The recent Supreme Court decision on the mercury regulations we fought so hard to win was a disappointment. But it was not—in spite of misleading headlines in everything from the NYT to Daily Kos — a disaster for public health. It was a procedural decision — focused on the timing of when EPA took costs into consideration when it decided to regulate mercury, arsenic, chromium, and hydrochloric acid gas. I would say the decision was narrow to the point of myopic, completely ignoring the reams of budget analyses EPA undertook throughout the rule-making process.
We think Justice Kagan had it right, in her dissent from Justice Scalia’s majority opinion: the EPA proceeded like : “…a car owner who decides without first checking prices that it is “appropriate and necessary” to replace her worn-out brake-pads, aware from prior experience that she has ample time to comparison shop and bring that purchase within her budget.”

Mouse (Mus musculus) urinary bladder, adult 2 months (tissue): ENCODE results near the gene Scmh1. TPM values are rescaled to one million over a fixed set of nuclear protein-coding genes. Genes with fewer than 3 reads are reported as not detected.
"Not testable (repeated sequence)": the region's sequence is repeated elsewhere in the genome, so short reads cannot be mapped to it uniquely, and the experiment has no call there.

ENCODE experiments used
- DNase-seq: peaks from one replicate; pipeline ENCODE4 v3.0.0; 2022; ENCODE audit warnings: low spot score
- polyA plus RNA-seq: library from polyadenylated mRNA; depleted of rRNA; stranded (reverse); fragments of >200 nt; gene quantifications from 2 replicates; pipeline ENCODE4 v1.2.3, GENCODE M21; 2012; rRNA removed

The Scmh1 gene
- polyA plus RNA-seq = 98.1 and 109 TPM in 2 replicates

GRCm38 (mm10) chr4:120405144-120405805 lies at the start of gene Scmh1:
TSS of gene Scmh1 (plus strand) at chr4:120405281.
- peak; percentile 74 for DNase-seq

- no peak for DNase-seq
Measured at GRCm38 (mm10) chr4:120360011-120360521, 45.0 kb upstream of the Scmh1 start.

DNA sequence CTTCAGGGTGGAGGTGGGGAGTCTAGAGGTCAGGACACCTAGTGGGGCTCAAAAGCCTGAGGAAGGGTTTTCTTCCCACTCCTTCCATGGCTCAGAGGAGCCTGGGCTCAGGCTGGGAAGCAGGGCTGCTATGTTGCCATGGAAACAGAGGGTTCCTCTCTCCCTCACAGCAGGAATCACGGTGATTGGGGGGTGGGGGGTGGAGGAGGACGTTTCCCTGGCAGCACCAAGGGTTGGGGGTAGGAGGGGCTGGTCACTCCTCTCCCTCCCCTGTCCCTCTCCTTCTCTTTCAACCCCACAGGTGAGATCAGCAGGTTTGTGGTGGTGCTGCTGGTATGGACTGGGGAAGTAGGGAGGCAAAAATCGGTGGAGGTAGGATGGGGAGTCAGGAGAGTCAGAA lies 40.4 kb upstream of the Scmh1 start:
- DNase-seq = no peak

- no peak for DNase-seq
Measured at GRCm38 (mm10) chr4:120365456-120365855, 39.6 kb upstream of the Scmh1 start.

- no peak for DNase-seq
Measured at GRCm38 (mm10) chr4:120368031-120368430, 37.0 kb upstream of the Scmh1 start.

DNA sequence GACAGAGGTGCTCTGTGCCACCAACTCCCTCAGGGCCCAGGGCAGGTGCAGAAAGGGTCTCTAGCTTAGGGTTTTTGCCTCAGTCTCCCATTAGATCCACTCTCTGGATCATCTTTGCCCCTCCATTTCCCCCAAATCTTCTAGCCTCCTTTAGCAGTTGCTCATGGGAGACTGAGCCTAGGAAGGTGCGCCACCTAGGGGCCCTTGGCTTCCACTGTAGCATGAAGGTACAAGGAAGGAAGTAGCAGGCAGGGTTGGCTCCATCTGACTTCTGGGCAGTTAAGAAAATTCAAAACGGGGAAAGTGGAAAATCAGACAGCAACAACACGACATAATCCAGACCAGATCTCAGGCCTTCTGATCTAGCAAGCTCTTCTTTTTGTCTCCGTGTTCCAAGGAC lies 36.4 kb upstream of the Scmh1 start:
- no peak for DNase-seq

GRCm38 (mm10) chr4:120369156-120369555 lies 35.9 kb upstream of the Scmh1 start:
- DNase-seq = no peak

The Supreme Court did NOT void the mercury rule. It did NOT order EPA to stop regulating power plants. It did NOT tell plants not to implement cleaner technology.
But it did, sadly, open the door to the next round of lawsuits, which will go to the DC Circuit. Pro-pollution forces will now try to void these important health protections.
In the world outside of the courthouse, 70% of power plants have already implemented the technology that keeps poisons like arsenic, heavy metals, acid gases and mercury out of our air. And they have done so at a fraction of the cost they claimed it would take. A fraction. We know, because that’s what the power plants are telling utility shareholders.
I wish we could redirect all the dollars polluters and their lawyers have spent on these lawsuits — and use them to protect the people living near the 30% of the plants that haven’t yet cleaned up the poisons they are spewing into the air. Now that would be a winning decision.